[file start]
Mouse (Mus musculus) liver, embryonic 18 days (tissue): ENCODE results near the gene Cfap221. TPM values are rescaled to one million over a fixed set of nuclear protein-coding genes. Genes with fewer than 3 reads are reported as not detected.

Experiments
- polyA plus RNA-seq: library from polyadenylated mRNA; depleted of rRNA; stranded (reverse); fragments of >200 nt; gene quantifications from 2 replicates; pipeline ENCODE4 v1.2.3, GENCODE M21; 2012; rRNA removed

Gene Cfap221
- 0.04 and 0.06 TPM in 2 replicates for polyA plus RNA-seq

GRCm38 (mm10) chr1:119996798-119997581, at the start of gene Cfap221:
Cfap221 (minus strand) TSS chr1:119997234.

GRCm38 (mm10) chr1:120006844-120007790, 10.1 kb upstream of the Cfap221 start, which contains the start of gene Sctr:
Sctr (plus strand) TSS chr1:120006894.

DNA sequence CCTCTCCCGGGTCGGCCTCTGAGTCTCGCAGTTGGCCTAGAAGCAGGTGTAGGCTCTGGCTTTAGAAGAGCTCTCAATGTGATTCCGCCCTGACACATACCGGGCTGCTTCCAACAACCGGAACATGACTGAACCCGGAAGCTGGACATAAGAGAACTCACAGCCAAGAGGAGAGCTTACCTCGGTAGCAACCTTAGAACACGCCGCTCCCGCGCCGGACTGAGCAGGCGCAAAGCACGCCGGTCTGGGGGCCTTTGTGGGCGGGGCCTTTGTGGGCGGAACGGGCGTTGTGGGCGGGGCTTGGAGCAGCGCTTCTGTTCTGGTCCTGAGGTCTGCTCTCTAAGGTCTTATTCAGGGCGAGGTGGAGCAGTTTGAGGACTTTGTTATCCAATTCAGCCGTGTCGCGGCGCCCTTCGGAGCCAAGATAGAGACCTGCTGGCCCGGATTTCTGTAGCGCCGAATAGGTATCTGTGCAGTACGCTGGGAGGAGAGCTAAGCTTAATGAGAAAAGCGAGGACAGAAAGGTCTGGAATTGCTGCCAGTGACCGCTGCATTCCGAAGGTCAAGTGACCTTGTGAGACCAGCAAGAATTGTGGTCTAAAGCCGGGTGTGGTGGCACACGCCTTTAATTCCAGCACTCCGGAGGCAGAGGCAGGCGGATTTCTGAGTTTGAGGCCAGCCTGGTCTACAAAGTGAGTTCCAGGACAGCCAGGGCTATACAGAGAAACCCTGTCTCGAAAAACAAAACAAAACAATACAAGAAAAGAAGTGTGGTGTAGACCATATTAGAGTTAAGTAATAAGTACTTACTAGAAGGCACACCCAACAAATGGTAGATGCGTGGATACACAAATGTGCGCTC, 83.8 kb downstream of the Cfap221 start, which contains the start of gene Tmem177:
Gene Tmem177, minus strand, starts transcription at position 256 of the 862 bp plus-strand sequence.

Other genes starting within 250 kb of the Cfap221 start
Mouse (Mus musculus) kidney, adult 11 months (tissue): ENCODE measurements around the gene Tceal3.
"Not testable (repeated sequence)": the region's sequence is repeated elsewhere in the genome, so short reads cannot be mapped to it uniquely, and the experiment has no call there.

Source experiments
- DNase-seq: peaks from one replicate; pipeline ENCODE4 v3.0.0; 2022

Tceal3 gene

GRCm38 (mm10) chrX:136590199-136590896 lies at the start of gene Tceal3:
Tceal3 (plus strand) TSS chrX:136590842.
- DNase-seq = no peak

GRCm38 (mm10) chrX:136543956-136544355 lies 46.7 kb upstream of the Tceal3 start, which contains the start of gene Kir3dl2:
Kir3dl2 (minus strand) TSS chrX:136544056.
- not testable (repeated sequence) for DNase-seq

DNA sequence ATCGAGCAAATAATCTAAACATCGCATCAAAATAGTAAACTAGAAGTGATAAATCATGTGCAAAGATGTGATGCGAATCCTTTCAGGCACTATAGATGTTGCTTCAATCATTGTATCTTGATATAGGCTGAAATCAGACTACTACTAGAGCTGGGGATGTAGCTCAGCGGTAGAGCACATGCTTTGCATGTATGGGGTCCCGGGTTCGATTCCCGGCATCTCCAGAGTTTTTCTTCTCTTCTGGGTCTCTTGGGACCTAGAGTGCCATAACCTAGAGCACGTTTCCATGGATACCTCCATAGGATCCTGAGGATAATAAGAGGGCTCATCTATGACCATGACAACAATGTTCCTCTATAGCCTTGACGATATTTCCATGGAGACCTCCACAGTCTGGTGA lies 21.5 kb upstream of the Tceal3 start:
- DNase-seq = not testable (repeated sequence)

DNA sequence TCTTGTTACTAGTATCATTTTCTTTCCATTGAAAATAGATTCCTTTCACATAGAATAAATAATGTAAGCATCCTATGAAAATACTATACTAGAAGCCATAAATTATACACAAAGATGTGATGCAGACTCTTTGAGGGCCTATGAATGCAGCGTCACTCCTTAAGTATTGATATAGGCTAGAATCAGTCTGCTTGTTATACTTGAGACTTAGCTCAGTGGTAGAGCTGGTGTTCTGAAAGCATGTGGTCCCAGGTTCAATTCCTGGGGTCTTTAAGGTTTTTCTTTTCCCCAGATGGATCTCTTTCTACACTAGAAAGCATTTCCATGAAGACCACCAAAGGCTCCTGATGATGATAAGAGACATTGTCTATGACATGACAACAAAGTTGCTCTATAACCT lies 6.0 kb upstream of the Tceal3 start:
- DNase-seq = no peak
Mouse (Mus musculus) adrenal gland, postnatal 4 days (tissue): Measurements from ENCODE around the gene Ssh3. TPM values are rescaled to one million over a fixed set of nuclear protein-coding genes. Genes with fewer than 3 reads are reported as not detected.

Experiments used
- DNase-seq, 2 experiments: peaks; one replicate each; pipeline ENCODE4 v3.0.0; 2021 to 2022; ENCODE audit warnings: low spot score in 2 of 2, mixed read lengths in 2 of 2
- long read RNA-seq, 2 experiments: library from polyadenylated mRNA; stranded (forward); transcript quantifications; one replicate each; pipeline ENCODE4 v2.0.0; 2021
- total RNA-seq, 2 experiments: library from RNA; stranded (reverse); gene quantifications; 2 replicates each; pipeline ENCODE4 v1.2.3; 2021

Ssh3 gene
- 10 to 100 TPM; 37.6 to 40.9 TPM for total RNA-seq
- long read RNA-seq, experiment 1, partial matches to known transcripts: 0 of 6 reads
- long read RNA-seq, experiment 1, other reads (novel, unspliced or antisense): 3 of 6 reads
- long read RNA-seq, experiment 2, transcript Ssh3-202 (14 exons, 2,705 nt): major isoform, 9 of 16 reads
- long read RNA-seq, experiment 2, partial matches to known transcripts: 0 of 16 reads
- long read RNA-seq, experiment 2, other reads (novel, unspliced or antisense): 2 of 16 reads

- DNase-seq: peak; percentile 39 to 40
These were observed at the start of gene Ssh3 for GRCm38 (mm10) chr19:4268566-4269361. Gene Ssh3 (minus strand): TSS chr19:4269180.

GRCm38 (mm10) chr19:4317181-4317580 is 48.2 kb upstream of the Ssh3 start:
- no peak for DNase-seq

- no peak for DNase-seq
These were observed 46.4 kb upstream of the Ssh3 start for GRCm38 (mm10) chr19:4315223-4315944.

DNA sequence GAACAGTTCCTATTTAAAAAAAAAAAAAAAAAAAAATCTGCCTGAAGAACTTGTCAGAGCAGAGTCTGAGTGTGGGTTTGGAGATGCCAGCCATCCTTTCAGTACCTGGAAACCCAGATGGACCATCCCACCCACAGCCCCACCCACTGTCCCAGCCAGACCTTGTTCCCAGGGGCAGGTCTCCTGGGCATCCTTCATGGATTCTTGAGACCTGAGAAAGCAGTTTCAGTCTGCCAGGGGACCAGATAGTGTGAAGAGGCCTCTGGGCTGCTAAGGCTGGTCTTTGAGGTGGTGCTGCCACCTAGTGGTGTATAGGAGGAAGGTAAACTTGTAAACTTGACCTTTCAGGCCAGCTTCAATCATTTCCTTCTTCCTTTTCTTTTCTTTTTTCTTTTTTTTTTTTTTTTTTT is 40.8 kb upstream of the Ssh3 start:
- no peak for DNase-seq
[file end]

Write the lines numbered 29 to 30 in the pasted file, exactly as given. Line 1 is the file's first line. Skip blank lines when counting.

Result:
Experiments used
- DNase-seq, 2 experiments: peaks; one replicate each; pipeline ENCODE4 v3.0.0; 2021 to 2022; ENCODE audit warnings: low spot score in 2 of 2, mixed read lengths in 2 of 2